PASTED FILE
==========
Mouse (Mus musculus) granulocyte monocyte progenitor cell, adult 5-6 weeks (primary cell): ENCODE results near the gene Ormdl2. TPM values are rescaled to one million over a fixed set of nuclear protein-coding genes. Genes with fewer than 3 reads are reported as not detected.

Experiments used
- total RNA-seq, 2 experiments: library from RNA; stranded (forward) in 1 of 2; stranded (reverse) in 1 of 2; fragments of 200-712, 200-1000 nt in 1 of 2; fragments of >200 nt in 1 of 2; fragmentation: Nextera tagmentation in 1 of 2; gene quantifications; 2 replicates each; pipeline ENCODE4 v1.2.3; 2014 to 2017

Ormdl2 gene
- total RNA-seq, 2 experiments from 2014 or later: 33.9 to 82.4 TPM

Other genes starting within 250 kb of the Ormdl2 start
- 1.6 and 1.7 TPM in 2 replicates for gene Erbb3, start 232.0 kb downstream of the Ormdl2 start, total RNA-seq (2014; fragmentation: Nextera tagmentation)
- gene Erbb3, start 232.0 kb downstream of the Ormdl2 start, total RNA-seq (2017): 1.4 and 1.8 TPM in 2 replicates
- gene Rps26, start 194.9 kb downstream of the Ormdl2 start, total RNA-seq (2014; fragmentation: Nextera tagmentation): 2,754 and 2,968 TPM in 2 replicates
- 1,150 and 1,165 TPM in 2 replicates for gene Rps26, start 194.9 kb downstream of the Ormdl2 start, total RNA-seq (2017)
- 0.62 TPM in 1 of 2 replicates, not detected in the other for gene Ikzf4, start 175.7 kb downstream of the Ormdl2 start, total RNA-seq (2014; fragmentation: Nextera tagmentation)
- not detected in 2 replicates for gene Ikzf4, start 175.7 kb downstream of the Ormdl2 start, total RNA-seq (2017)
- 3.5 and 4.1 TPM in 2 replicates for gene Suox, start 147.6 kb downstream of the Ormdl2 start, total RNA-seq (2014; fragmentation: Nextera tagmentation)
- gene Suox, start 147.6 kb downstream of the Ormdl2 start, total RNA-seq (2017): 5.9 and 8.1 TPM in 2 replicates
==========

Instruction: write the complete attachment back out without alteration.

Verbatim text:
Mouse (Mus musculus) granulocyte monocyte progenitor cell, adult 5-6 weeks (primary cell): ENCODE results near the gene Ormdl2. TPM values are rescaled to one million over a fixed set of nuclear protein-coding genes. Genes with fewer than 3 reads are reported as not detected.

Experiments used
- total RNA-seq, 2 experiments: library from RNA; stranded (forward) in 1 of 2; stranded (reverse) in 1 of 2; fragments of 200-712, 200-1000 nt in 1 of 2; fragments of >200 nt in 1 of 2; fragmentation: Nextera tagmentation in 1 of 2; gene quantifications; 2 replicates each; pipeline ENCODE4 v1.2.3; 2014 to 2017

Ormdl2 gene
- total RNA-seq, 2 experiments from 2014 or later: 33.9 to 82.4 TPM

Other genes starting within 250 kb of the Ormdl2 start
- 1.6 and 1.7 TPM in 2 replicates for gene Erbb3, start 232.0 kb downstream of the Ormdl2 start, total RNA-seq (2014; fragmentation: Nextera tagmentation)
- gene Erbb3, start 232.0 kb downstream of the Ormdl2 start, total RNA-seq (2017): 1.4 and 1.8 TPM in 2 replicates
- gene Rps26, start 194.9 kb downstream of the Ormdl2 start, total RNA-seq (2014; fragmentation: Nextera tagmentation): 2,754 and 2,968 TPM in 2 replicates
- 1,150 and 1,165 TPM in 2 replicates for gene Rps26, start 194.9 kb downstream of the Ormdl2 start, total RNA-seq (2017)
- 0.62 TPM in 1 of 2 replicates, not detected in the other for gene Ikzf4, start 175.7 kb downstream of the Ormdl2 start, total RNA-seq (2014; fragmentation: Nextera tagmentation)
- not detected in 2 replicates for gene Ikzf4, start 175.7 kb downstream of the Ormdl2 start, total RNA-seq (2017)
- 3.5 and 4.1 TPM in 2 replicates for gene Suox, start 147.6 kb downstream of the Ormdl2 start, total RNA-seq (2014; fragmentation: Nextera tagmentation)
- gene Suox, start 147.6 kb downstream of the Ormdl2 start, total RNA-seq (2017): 5.9 and 8.1 TPM in 2 replicates